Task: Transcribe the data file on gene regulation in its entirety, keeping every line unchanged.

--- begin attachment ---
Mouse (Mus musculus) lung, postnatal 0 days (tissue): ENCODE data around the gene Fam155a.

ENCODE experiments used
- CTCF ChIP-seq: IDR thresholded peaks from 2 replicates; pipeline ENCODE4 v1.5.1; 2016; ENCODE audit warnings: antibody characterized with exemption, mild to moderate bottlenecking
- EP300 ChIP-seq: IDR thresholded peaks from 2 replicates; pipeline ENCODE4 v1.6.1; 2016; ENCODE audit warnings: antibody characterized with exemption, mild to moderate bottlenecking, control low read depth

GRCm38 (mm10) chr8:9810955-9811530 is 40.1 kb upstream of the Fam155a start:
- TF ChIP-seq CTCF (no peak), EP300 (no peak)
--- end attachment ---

Mouse (Mus musculus) lung, postnatal 0 days (tissue): ENCODE data around the gene Fam155a.

ENCODE experiments used
- CTCF ChIP-seq: IDR thresholded peaks from 2 replicates; pipeline ENCODE4 v1.5.1; 2016; ENCODE audit warnings: antibody characterized with exemption, mild to moderate bottlenecking
- EP300 ChIP-seq: IDR thresholded peaks from 2 replicates; pipeline ENCODE4 v1.6.1; 2016; ENCODE audit warnings: antibody characterized with exemption, mild to moderate bottlenecking, control low read depth

GRCm38 (mm10) chr8:9810955-9811530 is 40.1 kb upstream of the Fam155a start:
- TF ChIP-seq CTCF (no peak), EP300 (no peak)